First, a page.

Testicular Cancer: What You Need to Know

Featured image for Testicular Cancer: What You Need to Know

Do you know how many new cases of testicular cancer are diagnosed each year? Just over nine thousand. Surprised? You would think with that high of a number, we would be hearing about the disease more often. But many men have a tendency to feel embarrassed about the private nature of their diagnosis, and therefore will not speak about it as openly as they should. Unfortunately, this practice has created a stigma around testicular cancer which puts a limitation on awareness efforts and open dialog.

In an attempt to fight this stigma, here’s a breakdown of what you need to know about testicular cancer; from early warning signs to the after effects.

Fight the stigma against #testicularcancer by being informed. Here's what you need to know. Click To Tweet

testicular cancer


The majority of testicular cancer cases are first discovered by the affected men themselves. Testicular cancer can manifest in a variety of symptoms, but can also exhibit no symptoms whatsoever. Regular doctor visits and physical examinations can help make sure you’re getting checked out, and are also a benefit to your overall health.

The symptoms that do appear are fairly noticeable and should be immediately addressed.

Call your doctor immediately if you notice any of the following:

  • A lump (painless or otherwise) in a testicle
  • Swelling, enlarging, or discomfort in one or both testicles
  • A change in the way a testicle feels (this can be a sudden hardness or increase in weight)
  • Discomfort or aching in your groin, abdomen, or back
  • A collection of fluid in your scrotum

The best way to make sure you are able to notice these symptoms when they occur is to regularly perform Testicular Self-Examinations (TSEs). Ideally done once a month, TSEs will help you ensure that you can catch any potential symptoms as soon as they arise.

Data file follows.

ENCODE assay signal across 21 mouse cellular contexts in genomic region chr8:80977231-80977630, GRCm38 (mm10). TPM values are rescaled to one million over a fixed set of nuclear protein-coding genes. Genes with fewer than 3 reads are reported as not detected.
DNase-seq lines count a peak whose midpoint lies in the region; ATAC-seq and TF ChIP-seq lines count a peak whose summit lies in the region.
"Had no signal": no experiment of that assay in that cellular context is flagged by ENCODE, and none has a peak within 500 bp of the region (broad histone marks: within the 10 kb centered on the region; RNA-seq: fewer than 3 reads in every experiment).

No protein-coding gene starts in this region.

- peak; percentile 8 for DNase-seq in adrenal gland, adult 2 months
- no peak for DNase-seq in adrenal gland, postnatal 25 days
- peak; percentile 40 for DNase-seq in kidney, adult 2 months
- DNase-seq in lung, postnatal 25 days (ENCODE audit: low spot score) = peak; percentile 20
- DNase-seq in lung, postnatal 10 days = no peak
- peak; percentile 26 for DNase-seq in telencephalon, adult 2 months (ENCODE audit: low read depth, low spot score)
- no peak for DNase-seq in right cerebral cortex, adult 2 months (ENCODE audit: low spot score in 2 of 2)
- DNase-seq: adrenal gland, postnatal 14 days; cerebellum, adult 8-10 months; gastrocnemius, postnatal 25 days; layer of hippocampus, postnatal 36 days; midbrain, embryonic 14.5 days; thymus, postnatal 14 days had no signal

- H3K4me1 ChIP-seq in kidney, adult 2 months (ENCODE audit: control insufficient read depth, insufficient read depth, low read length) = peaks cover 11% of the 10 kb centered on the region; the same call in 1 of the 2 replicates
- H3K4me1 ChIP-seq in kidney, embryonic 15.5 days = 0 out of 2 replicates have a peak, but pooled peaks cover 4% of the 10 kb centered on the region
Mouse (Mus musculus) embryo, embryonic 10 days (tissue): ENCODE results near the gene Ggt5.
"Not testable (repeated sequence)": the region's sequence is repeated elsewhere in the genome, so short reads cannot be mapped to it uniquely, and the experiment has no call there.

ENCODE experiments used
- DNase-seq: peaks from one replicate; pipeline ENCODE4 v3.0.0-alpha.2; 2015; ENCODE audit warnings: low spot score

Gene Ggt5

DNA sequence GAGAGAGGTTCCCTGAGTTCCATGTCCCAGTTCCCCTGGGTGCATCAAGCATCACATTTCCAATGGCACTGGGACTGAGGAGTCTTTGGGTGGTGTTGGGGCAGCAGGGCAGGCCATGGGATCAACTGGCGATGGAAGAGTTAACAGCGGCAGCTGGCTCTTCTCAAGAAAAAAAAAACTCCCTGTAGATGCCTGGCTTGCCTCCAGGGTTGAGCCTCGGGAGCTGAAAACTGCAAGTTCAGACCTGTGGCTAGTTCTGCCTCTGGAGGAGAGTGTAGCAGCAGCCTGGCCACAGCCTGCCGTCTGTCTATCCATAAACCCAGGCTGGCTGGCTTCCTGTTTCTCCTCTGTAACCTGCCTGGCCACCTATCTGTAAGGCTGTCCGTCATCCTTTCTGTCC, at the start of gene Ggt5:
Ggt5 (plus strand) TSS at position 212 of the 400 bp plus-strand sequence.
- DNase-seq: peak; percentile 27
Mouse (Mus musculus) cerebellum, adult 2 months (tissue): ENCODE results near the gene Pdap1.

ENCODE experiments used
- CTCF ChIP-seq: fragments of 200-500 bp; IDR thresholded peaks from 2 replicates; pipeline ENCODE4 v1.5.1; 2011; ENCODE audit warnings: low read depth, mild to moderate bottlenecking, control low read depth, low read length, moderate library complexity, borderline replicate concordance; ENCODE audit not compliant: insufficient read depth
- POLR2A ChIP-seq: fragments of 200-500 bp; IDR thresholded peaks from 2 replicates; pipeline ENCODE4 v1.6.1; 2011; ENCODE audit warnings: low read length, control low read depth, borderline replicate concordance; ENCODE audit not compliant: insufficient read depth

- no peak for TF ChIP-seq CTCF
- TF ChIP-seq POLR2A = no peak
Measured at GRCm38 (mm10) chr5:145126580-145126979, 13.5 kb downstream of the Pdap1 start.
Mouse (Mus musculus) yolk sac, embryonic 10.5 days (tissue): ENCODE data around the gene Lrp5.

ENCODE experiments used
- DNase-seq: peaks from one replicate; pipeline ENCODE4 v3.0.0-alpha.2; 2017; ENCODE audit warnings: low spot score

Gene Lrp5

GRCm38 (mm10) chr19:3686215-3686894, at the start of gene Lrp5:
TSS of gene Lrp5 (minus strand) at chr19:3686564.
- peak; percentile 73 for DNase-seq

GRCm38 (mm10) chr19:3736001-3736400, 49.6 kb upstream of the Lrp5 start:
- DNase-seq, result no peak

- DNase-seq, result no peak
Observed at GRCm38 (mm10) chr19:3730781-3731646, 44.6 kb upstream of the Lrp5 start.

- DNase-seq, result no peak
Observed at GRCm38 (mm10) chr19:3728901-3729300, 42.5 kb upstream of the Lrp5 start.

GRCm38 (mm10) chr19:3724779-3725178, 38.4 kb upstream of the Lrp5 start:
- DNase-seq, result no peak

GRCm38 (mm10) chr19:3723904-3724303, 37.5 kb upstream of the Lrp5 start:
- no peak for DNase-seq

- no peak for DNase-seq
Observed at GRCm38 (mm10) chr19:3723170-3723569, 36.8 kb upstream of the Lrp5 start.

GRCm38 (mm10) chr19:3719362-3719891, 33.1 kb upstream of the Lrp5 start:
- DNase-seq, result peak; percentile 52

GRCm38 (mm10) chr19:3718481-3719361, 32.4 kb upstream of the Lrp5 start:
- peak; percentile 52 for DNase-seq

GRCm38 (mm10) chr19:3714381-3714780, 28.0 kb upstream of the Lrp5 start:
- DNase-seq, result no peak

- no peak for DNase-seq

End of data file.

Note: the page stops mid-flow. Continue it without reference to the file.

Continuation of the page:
A TSE is best performed after a shower when your scrotum is warm and relaxed. In a standing position, gently place your middle and index fingers underneath your testicle with your thumb on top. Lightly roll your fingers around each testicle feeling for any of the above-mentioned irregularities.

If you do notice any changes or symptoms you should contact your doctor immediately. Testicular cancer has a 97% survival rate in cases of early detection.


The most typical and effective treatment for testicular cancer is to have the affected testicle removed. If caught early enough, this may be all you need to become clean and clear. However, if the cancer has spread, you may need to have both testicles, and/or some of your lower abdominal lymph nodes removed. Only 5% of testicular cancer cases require the removal of both testicles.

If your cancer is in a more advanced stage, then there may be additional radiation and/or chemotherapy necessary before you are given a clean bill of health.

Life After Treatment

The best outcome of your treatment is, of course, being pronounced cancer free. However, there are a number of stressful side effects that men can experience as well.